Thursday, January 12, 2006

Former Biogen General Counsel Settles SEC Insider Trading Case

Thomas Bucknum, the former general counsel for Biogen Idec Inc., settled an SEC insider trading action by agreeing to disgorge $1,938,465, pay pre-judgment interest of $102,005, and a civil penalty of $969,232, a total of a little more than $3 million (complaint here).  Bucknum's case is another in a series of transactions involving sales before negative news announcements, the same type of case that has been charged in a criminal prosecution against former Qwest CEO Joseph Nacchio.  In this instance, the transaction involved the exercise of stock options and then sale of the stock received, as described in the SEC's Litigation Release (here):

The Commission’s complaint alleges that on the morning of February 18, 2005, Bucknum told his broker that he wanted to exercise options to purchase 89,700 shares of Biogen stock and sell those shares. The broker understood from that conversation that Bucknum wanted to sell the shares at a price of $68 per share or better. Biogen’s trading policies required that Biogen’s legal department had to approve Bucknum’s trade and Bucknum’s broker therefore proceeded to contact Biogen for the necessary clearance before making the trade. Meanwhile, at approximately noon that day, Bucknum attended a meeting at which he learned material, non-public information that was likely to have a negative impact on Biogen’s stock price. Specifically, Bucknum learned that a patient participating in a clinical trial of Biogen’s multiple sclerosis drug, Tysabri, had been diagnosed with progressive multifocal leukoencephalopathy (PML), a rare and often-fatal brain disease, and that another patient participating in a Tysabri clinical trial had an unconfirmed PML diagnosis. The Commission’s complaint alleges that, after the noon meeting, at approximately 1:30 p.m., Bucknum had a second conversation with his broker’s associate during which Bucknum instructed the associate to proceed with the sale of his 89,700 shares at the market price, which was then around $67 per share. Bucknum’s shares were sold shortly thereafter.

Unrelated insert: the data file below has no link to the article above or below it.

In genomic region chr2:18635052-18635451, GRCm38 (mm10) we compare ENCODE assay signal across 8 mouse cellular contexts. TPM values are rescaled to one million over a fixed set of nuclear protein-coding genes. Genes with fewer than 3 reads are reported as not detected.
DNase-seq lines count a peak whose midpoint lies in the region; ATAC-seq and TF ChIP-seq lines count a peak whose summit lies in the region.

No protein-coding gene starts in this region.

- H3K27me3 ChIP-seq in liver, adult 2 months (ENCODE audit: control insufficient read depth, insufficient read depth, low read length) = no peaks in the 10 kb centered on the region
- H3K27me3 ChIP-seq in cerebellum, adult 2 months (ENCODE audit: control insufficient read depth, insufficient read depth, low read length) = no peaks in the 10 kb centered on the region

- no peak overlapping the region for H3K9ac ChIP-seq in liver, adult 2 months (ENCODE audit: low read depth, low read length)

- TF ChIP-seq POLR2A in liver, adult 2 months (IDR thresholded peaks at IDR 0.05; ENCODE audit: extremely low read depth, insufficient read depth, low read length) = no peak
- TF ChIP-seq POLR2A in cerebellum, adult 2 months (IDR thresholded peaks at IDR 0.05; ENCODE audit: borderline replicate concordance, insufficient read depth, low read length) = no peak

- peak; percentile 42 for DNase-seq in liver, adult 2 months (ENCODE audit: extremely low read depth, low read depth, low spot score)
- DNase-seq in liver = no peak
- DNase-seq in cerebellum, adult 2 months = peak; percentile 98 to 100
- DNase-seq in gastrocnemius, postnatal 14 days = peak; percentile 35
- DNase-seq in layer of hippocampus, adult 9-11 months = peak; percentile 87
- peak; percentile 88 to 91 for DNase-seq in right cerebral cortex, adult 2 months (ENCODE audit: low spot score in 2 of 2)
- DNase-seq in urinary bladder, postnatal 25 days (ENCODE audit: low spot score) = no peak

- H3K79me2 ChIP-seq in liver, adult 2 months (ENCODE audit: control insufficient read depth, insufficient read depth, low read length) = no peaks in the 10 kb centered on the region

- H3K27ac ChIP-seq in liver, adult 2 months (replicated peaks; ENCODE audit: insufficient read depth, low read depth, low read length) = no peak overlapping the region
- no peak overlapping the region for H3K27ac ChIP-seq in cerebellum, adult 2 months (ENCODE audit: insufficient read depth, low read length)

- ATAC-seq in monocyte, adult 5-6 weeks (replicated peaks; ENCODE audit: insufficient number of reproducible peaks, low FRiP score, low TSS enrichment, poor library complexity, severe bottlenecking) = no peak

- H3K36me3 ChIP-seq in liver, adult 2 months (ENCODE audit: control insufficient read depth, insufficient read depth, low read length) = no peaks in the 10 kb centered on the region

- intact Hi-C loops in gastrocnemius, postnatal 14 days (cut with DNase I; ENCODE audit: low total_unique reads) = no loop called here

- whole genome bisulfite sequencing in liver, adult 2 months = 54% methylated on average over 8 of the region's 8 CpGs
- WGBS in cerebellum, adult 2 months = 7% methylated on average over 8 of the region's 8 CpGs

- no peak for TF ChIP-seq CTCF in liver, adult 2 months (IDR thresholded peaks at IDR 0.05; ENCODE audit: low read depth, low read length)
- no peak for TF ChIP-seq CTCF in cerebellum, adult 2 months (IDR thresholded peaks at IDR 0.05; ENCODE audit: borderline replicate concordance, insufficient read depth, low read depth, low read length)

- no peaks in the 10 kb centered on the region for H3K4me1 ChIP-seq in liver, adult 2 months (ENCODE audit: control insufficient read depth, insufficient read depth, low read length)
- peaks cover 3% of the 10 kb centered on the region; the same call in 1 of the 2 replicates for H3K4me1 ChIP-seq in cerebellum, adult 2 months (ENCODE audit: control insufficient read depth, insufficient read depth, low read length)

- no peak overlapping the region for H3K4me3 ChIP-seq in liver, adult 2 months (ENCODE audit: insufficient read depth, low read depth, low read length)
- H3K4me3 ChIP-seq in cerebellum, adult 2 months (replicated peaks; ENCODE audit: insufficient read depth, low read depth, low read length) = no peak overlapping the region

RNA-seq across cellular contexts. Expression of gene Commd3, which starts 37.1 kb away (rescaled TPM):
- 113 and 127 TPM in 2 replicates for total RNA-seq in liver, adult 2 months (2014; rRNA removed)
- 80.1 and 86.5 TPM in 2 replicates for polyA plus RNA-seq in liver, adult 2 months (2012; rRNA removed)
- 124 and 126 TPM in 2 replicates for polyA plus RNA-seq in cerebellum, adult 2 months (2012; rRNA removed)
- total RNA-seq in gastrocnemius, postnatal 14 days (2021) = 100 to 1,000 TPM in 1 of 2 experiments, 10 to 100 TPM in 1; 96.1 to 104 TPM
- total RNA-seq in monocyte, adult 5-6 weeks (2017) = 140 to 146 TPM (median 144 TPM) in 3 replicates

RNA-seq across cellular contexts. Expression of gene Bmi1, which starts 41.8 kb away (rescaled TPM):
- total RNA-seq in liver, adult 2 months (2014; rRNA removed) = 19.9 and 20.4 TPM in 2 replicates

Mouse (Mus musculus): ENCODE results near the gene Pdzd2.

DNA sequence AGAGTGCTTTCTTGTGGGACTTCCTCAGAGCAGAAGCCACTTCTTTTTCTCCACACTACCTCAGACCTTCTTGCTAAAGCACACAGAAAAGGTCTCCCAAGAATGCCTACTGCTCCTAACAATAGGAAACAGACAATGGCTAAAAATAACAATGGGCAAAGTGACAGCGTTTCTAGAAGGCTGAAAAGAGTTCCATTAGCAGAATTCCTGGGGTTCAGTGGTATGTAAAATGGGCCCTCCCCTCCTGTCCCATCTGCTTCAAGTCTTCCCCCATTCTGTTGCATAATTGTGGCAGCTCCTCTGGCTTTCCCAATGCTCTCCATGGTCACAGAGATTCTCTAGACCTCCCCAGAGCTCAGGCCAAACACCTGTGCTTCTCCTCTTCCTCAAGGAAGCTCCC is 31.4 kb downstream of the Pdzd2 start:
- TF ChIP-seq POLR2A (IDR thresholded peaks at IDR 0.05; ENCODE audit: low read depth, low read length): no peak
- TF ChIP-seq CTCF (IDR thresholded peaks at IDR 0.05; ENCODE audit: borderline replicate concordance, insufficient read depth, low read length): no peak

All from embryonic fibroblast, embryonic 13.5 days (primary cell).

According to the Commission’s complaint, ten days later, prior to the opening of the market on February 28, 2005, Biogen and its development partner announced that they were suspending the marketing of Tysabri because of the confirmed and unconfirmed PML diagnoses. Biogen’s stock price had closed at $67.28 per share on the previous day. On the day of the announcement, Biogen’s stock price closed at $38.65 per share. This was a decline of $28.63 per share, or more than 42%. By selling shares of Biogen stock before the stock price fell, Bucknum reaped a substantial profit.

Bucknum resigned as Biogen's general counsel in March 2005.  No criminal charges were filed, which probably indicates that the proof of intent was not strong enough.  An interesting question will be whether the case will result in a bar proceeding against Bucknum.  The conduct relates directly to his legal duties, and the company's policy requiring that all trades be cleared through the legal department shows that Bucknum knew of the importance of the insider trading policy and deliberately violated both the company's policy and Section 10(b).  A check of the Massachusetts Board of Bar Overseers website did not show that Bucknum was licensed in Massachusetts, where Biogen's headquarters is, so he may face disciplinary proceedings in the jurisdiction in which he is licensed.  (ph)

http://lawprofessors.typepad.com/whitecollarcrime_blog/2006/01/former_biogen_g.html

Civil Enforcement, Insider Trading, Securities | Permalink

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Comments

If at 8:30 am , Bucknum had told the broker to exercise the option and sell the stock at market price, didn't call back the broker later afternoon; then he should be fine. Is it?

Posted by: Laura | Jan 13, 2006 11:47:48 AM

When seeking out an investing resource make sure that the transactions recommended are compatible with your personal investment approach. For example if the investor does not want high risk then don't adopt a process that derives its return from highly leveraged techniques.

Posted by: Computerized Stock Investing | May 18, 2008 5:53:47 AM

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